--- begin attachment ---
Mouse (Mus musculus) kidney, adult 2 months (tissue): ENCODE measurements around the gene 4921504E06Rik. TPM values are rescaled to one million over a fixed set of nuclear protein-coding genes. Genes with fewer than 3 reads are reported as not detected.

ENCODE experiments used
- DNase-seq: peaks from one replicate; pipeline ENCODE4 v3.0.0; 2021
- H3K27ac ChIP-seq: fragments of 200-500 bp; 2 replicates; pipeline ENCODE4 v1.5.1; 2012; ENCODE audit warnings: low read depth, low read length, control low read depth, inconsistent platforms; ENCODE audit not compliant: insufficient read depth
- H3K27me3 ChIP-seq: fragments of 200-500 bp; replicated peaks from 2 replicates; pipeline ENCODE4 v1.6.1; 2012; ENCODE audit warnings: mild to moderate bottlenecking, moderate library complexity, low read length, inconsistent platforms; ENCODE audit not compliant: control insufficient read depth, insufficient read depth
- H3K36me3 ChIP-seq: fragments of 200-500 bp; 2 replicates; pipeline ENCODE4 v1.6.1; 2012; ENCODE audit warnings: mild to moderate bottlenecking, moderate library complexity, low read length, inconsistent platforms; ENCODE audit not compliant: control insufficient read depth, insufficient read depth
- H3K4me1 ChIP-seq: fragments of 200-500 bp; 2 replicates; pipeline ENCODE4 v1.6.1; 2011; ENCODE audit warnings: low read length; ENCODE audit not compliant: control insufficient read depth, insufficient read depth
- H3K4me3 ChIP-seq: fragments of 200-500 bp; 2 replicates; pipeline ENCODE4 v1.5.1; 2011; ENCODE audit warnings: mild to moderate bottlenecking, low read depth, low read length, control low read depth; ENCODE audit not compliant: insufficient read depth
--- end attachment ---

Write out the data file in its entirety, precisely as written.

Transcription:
Mouse (Mus musculus) kidney, adult 2 months (tissue): ENCODE measurements around the gene 4921504E06Rik. TPM values are rescaled to one million over a fixed set of nuclear protein-coding genes. Genes with fewer than 3 reads are reported as not detected.

ENCODE experiments used
- DNase-seq: peaks from one replicate; pipeline ENCODE4 v3.0.0; 2021
- H3K27ac ChIP-seq: fragments of 200-500 bp; 2 replicates; pipeline ENCODE4 v1.5.1; 2012; ENCODE audit warnings: low read depth, low read length, control low read depth, inconsistent platforms; ENCODE audit not compliant: insufficient read depth
- H3K27me3 ChIP-seq: fragments of 200-500 bp; replicated peaks from 2 replicates; pipeline ENCODE4 v1.6.1; 2012; ENCODE audit warnings: mild to moderate bottlenecking, moderate library complexity, low read length, inconsistent platforms; ENCODE audit not compliant: control insufficient read depth, insufficient read depth
- H3K36me3 ChIP-seq: fragments of 200-500 bp; 2 replicates; pipeline ENCODE4 v1.6.1; 2012; ENCODE audit warnings: mild to moderate bottlenecking, moderate library complexity, low read length, inconsistent platforms; ENCODE audit not compliant: control insufficient read depth, insufficient read depth
- H3K4me1 ChIP-seq: fragments of 200-500 bp; 2 replicates; pipeline ENCODE4 v1.6.1; 2011; ENCODE audit warnings: low read length; ENCODE audit not compliant: control insufficient read depth, insufficient read depth
- H3K4me3 ChIP-seq: fragments of 200-500 bp; 2 replicates; pipeline ENCODE4 v1.5.1; 2011; ENCODE audit warnings: mild to moderate bottlenecking, low read depth, low read length, control low read depth; ENCODE audit not compliant: insufficient read depth